News Release

A new twist toward practical energy harvesting

Peer-Reviewed Publication

American Association for the Advancement of Science (AAAS)

A New Twist Toward Practical Energy Harvesting

video: Demonstration of how a twistron harvester could be used as a strain sensor. This type of sensor could be used for things such as monitoring breathing, if sewn into a shirt for example. This material relates to a paper that appeared in the Aug. 25, 2017, issue of <i>Science</i>, published by AAAS. The paper, by S.H. Kim at Hanyang University in Seoul, South Korea, and colleagues was titled, "Harvesting electrical energy from carbon nanotube yarn twist." view more 

Credit: S.H. Kim <i>et al., Science</i> (2017)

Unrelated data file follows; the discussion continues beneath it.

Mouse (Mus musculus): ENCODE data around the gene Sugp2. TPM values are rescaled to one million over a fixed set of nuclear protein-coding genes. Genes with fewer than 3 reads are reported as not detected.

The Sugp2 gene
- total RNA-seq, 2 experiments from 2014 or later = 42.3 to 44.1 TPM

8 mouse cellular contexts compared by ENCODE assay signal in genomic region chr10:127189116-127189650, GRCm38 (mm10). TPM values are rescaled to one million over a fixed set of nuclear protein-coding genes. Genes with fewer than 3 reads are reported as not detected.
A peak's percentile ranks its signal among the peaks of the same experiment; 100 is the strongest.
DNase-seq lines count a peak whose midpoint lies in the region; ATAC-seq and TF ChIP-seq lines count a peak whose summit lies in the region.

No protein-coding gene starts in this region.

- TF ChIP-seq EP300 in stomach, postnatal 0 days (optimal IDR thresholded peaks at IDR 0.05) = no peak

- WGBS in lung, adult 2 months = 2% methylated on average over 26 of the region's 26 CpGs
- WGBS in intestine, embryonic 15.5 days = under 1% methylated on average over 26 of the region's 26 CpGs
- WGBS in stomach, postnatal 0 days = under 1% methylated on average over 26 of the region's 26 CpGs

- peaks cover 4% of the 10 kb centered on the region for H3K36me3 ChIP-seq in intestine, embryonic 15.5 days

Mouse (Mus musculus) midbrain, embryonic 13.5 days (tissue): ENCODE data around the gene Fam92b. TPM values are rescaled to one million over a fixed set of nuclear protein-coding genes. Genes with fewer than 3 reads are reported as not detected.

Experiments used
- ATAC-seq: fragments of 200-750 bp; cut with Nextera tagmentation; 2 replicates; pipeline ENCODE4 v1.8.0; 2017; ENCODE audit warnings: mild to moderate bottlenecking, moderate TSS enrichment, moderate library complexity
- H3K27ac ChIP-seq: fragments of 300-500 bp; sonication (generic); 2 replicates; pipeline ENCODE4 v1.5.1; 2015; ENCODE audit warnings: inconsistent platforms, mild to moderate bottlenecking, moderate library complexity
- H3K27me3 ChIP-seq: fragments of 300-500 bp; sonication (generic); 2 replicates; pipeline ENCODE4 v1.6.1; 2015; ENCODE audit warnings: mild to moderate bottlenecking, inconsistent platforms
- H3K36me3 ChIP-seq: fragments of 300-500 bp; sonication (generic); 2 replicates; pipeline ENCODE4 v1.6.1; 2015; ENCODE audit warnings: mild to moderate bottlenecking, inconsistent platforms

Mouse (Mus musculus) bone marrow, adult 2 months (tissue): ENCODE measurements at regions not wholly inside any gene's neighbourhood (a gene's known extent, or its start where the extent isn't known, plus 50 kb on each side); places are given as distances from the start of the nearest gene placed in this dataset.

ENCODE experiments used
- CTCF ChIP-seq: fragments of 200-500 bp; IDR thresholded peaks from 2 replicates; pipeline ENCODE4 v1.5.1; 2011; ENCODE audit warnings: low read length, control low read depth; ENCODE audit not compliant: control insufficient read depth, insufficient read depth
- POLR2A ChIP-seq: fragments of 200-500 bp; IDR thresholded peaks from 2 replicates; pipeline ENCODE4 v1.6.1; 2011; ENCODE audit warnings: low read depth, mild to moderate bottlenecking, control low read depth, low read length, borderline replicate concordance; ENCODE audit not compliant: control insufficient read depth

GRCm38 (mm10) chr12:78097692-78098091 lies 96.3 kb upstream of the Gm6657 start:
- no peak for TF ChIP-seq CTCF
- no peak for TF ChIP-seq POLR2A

Scientists have developed a type of "yarn," made from carbon nanotubes that can harvest energy from twisting or stretching motions. Such a method could be useful for developing motion sensors or harvesting energy from ocean waves, among other sources. Converting mechanical energy into electricity is an appealing means to create self-powered devices and harness energy from natural sources. However, efforts to harness energy from stretching or torsional motion have been limited to circuits with very small currents. Here, Shi Hyeong Kim and colleagues discovered that adding some extra twist to a material can go a long way. They took sheets of multiwalled carbon nanotubes and spun them into high-strength yarns. Instead of simply twisting them a bit, the researchers twisted the sheets so tightly that they formed coils. In analyzing the ability of these coils to transfer spring-like motion into energy, they found it be much more effective than material that is just twisted but not coiled. Untwisting the coiled yarn by a small amount does not result in coil loss but instead increases coil diameter, boosting its conducting ability. The researchers combined the coiled nanotubes into a cell to create an energy harvesting device, which they dubbed a twistron harvester. They tested the ability of the twistron to harvest energy from ocean waves, off the coast of South Korea; the 10-centimeter-long device achieved a voltage of 46 mV and an average output power of 1.79 mW. As well, they demonstrate how the device could act as a motion sensor, for example by being sewn into a shirt to monitor motion associated with breathing.


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